The names given to God in the Bible reveal something of his character and attributes to us. In this article, we turn to one of the most common names for God: ‘Adonai’, which translates to mean ‘Lord’.*
At a basic level, a lord is simply someone who has power and authority over another person or thing (think Lord of the Rings, or Lord of the Flies). This is how the word is commonly used in the New Testament when people come to Jesus and appeal to him for help:
A man with leprosy came and knelt before him and said, “Lord, if you are willing, you can make me clean.” (Matt 8:2)
Here the leper simply uses the title ‘lord’ out of respect for Jesus, acknowledging his power.
Of course, as Christians, we know that Jesus is not just a lord, he is the Lord of Lords and King of Kings (Rev 19:6). He is the Lord God incarnate, the one the psalmist praises for creating the entire world, from the cosmic (the moon and the stars) to the earthly (animals and humans):
Yahweh, our Lord,
how majestic is your name in all the earth! (Ps 8:1)
Our God, revealed in the person of Jesus, is Lord. This truth is central to the Bible, and it’s a truth that every human will one day acknowledge, whether in this life a means of salvation (Rom 10:9), or when Jesus returns and every tongue whether in heaven, or on earth, or under the earth will confess that Jesus is Lord, to the glory of God the Father (Phil 2:11).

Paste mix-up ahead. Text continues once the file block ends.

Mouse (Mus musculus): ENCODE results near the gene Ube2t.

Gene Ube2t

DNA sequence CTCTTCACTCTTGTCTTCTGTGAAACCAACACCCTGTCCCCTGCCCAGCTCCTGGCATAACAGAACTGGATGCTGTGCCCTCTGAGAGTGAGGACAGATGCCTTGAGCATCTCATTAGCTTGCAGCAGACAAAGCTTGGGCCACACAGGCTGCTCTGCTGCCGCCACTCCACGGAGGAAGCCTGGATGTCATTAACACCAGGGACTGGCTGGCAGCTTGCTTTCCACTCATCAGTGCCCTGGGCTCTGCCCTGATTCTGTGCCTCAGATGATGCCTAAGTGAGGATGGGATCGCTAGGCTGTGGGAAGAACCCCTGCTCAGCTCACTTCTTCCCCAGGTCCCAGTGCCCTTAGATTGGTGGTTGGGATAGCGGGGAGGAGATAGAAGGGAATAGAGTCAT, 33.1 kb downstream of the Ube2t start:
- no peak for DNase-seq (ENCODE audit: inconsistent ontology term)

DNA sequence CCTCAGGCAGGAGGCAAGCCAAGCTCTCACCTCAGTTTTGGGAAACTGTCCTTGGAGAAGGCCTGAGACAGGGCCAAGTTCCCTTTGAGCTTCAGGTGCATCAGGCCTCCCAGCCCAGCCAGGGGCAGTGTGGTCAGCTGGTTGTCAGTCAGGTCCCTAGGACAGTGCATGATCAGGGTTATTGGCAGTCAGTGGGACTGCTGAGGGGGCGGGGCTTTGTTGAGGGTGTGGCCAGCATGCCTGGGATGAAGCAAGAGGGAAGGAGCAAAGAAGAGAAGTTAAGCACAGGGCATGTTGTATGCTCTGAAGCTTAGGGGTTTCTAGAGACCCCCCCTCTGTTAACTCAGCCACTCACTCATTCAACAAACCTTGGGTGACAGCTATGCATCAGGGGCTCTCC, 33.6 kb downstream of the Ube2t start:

To call God ‘Lord’ is a big deal. It recognises that he is the chief ruler—the creator of everything and the one to whom we must submit.
That our God is Lord is a truth almost universally acknowledged by Christians, and yet it can be challenging to translate this fact about God into our daily lives. As Christians, it can be easy to give God control over the ‘big’ things and yet deny his sovereignty in moment-to-moment as westruggle to submit to his rule in the ‘little’ things. For example, havedoes your bank account reflect that Jesus is Lord? After all, Jesus tells his followers that they cannot serve both God and money (Matt 6:24) and Paul says that loving money will lead us away from God going so far to call it the “root of all evil” (1 Tim 6:10). Does the reality of God’s lordship shape how you spend (or save!) your money?
Or what about your entertainment habits? God exhorts us through his word to fill our minds with whatever is true, noble, right, pure, lovely, admirable, excellent or praiseworthy (Phil 4:8). Does your Netflix account history, or your radio station of choice, or conversation with friends, reflect Jesus’ lordship?
Looking at my own life, I can think of lots of examples of where my thoughts, words or actions don’t point to Jesus as Lord. As followers of the living God, let me encourage you—as I encourage myself—to marvel afresh at the sovereignty of our God, praying that Jesus really would be Lord of every part of our lives.
If you declare with your mouth, “Jesus is Lord” and believe in your heart that God raised him from the dead, you will be saved (Rom 10:9)
- Fun fact: In a previous article we saw that when ‘Lord’ (capitalised) appears in our Bibles, it is usually translating the Hebrew letters YHWH. As Jewish people will not pronounce these letters, they substitute the word ‘Adonai’ for YHWH when reading aloud, which is why this word is used in English translations. Where ‘Lord’ is not capitalised in the Old Testament, the original word is simply ‘Adonai’; in the New Testament where Greek is used, the word is ‘Kurios’.